Mosquito habitat-association studies aim to identify factors linked to larval presence or abundance as the basis for control programmes or distribution models [2, 10]. However to ensure these studies are relevant, sampling protocols need to be designed and/or analysed in a way that the relationships between environmental factors and the probability of mosquito larval presence are not systematically biased. In this study, it was shown how the structure of the modelling framework can strongly influence relationships from data based on a common sampling protocol (i.e., fixed effort dip sampling [19]), particularly when detection probability is less than perfect. Accounting for imperfect detection is a major issue in ecological sampling studies (e.g., [29, 30]) yet detectability has not been accounted for in habitat-association studies of malarial mosquitoes (or indeed any mosquitoes; see [19]). The results show that a failure to consider detection probability and the factors that influence it have the potential to impact on results from presence-absence habitat-association models by: (1) underestimating the true occupancy of sites, (2) erroneously linking factors related to detection probability with those of larval presence, and (3) under- or overestimating the importance of factors related to larval presence.

There were some clear differences in the results from the three analytical approaches. The first approach, and the one most commonly used (presence-absence logistic regression [19]), assumes that detection at the site level in pooled samples is ~100 % and therefore any relationships between explanatory variables and larval presence are unbiased. This may be true if enough samples are taken at each site. However, the number of samples required to achieve this will depend on how easy it is to catch one larva: this will be related to the overall density and distribution of larvae in the water body [3, 31, 32] and larval behaviour (this study). When density is very low, the effort required to find larvae when present can be immense (e.g., >17,000 dips [3]). Thus, while rules of thumb on how many samples to collect at a site based on initial numbers of larvae caught may help reduce bias, there is no guarantee that bias will be eliminated unless detection probability is explicitly modelled. Despite this, comparing the results from the presence-absence model to the other models in this study shows that it was able to clearly identify the effect of riparian vegetation (important in all modelling frameworks), with effects of water depth and pH being much less certain.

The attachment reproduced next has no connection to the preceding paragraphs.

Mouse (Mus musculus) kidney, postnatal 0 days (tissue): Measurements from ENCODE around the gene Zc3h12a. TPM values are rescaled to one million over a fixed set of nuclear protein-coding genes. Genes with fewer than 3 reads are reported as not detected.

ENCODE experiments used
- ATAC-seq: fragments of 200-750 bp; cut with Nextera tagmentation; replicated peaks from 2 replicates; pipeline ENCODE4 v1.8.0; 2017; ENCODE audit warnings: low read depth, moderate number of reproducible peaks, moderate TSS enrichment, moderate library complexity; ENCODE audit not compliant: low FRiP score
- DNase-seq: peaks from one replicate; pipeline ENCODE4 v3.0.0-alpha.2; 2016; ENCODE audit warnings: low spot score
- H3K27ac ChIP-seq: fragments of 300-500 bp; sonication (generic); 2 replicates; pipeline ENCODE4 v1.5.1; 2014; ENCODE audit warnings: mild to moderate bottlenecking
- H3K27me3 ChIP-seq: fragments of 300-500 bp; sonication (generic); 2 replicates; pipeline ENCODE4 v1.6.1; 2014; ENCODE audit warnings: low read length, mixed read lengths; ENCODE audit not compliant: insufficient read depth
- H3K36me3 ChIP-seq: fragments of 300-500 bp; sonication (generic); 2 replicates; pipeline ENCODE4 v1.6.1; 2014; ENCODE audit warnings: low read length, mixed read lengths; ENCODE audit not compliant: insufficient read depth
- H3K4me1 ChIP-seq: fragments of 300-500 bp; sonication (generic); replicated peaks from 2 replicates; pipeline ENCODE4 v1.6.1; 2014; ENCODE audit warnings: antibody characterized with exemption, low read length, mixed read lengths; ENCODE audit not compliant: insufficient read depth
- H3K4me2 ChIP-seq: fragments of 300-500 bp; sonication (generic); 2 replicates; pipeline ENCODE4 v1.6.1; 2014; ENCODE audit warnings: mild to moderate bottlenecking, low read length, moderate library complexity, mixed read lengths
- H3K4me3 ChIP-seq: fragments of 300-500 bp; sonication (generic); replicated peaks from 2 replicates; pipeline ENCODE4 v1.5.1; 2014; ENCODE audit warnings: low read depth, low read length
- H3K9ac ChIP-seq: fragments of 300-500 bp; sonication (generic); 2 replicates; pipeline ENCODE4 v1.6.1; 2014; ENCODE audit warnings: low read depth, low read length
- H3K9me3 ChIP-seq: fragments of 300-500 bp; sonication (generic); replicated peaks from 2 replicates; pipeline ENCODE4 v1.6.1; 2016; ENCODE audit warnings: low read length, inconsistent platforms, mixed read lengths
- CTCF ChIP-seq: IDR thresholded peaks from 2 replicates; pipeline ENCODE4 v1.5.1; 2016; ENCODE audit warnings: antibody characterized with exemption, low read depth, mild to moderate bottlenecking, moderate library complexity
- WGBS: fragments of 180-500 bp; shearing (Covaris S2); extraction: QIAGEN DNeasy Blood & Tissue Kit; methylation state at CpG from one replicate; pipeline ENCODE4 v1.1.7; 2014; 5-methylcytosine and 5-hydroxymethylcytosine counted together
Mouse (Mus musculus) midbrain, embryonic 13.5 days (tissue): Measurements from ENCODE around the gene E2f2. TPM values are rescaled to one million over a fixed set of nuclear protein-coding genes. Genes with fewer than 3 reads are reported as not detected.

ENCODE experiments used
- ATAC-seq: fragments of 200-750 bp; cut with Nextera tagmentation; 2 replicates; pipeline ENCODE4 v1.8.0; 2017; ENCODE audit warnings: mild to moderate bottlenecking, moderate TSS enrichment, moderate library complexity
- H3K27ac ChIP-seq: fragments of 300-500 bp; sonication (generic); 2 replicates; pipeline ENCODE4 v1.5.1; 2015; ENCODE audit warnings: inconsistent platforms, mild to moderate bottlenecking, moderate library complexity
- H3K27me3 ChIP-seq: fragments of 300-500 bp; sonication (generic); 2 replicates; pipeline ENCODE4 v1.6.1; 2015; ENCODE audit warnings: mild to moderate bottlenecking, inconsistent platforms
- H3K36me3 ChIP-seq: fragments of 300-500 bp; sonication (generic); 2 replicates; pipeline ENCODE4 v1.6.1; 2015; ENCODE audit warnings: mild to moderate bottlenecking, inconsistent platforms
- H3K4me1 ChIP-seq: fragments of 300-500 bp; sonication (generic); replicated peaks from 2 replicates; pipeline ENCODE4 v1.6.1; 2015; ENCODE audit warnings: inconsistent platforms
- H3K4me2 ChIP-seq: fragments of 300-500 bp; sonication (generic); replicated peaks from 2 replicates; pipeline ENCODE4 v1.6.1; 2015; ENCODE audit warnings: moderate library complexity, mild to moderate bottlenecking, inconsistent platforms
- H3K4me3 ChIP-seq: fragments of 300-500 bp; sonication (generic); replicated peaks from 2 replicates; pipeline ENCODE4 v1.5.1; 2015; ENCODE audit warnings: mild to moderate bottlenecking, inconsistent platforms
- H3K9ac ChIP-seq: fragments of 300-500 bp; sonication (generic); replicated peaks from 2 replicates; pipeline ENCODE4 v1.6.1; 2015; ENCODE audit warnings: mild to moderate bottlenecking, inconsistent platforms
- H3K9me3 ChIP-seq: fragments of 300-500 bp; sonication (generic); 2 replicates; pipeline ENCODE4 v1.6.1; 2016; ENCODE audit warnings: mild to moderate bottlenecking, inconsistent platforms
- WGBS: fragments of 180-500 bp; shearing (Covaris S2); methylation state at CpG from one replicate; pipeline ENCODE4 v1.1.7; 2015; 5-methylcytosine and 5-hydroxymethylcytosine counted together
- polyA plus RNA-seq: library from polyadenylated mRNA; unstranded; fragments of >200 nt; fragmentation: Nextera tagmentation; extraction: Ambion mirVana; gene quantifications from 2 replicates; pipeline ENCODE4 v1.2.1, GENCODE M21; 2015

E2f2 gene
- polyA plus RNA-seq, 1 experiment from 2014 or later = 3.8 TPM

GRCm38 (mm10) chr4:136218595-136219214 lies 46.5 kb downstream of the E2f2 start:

The second approach (success-trial binomial) used the same data, but retained the success versus trials sampling information within the response variable. Here, the explanatory variable explains not only larval presence at the site, but also the proportion of dips at a site that contain larvae. So it makes sense that the results retain the main effect identified in the first analysis for larval presence (riparian vegetation) and include additional effects that are likely to explain the proportion of dips at a site that contain larvae (i.e., sunlight influences detection probability). This illustrates the importance of understanding the analytical method used when comparing habitat-association studies, as the results from these two methods contain different information despite using the same sample data. Interestingly between the first and second analysis, water depth went from being a factor with some support to a factor with strong support. This suggested that water depth operates on both presence and detection, with the success-trial analysis combining these effects. This interpretation is somewhat supported by the negative effects of depth on both presence and detection in the mixture model (Table 2). The variable of sunshine on the water at the time of collection was assumed a priori to be related only to detection; a comparison of the results of the presence-absence analysis (no effect) to the success-trial analysis (strong effect) shows this assumption is well supported.